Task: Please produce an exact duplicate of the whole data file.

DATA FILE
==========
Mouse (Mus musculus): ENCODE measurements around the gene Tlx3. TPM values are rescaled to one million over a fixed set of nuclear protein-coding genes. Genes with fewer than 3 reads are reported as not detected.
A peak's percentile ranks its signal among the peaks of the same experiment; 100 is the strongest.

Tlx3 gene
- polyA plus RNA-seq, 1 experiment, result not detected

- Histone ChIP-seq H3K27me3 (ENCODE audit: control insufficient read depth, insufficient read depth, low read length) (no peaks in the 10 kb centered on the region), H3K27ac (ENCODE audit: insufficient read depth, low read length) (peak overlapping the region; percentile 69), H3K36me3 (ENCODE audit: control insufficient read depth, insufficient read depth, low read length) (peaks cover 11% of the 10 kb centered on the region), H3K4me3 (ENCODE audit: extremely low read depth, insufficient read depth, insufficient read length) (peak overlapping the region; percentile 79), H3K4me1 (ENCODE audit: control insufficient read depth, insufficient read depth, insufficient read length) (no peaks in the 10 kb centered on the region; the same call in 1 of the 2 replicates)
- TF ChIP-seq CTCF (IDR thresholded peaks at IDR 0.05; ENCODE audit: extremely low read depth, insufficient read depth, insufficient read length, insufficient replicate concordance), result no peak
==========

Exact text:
Mouse (Mus musculus): ENCODE measurements around the gene Tlx3. TPM values are rescaled to one million over a fixed set of nuclear protein-coding genes. Genes with fewer than 3 reads are reported as not detected.
A peak's percentile ranks its signal among the peaks of the same experiment; 100 is the strongest.

Tlx3 gene
- polyA plus RNA-seq, 1 experiment, result not detected

- Histone ChIP-seq H3K27me3 (ENCODE audit: control insufficient read depth, insufficient read depth, low read length) (no peaks in the 10 kb centered on the region), H3K27ac (ENCODE audit: insufficient read depth, low read length) (peak overlapping the region; percentile 69), H3K36me3 (ENCODE audit: control insufficient read depth, insufficient read depth, low read length) (peaks cover 11% of the 10 kb centered on the region), H3K4me3 (ENCODE audit: extremely low read depth, insufficient read depth, insufficient read length) (peak overlapping the region; percentile 79), H3K4me1 (ENCODE audit: control insufficient read depth, insufficient read depth, insufficient read length) (no peaks in the 10 kb centered on the region; the same call in 1 of the 2 replicates)
- TF ChIP-seq CTCF (IDR thresholded peaks at IDR 0.05; ENCODE audit: extremely low read depth, insufficient read depth, insufficient read length, insufficient replicate concordance), result no peak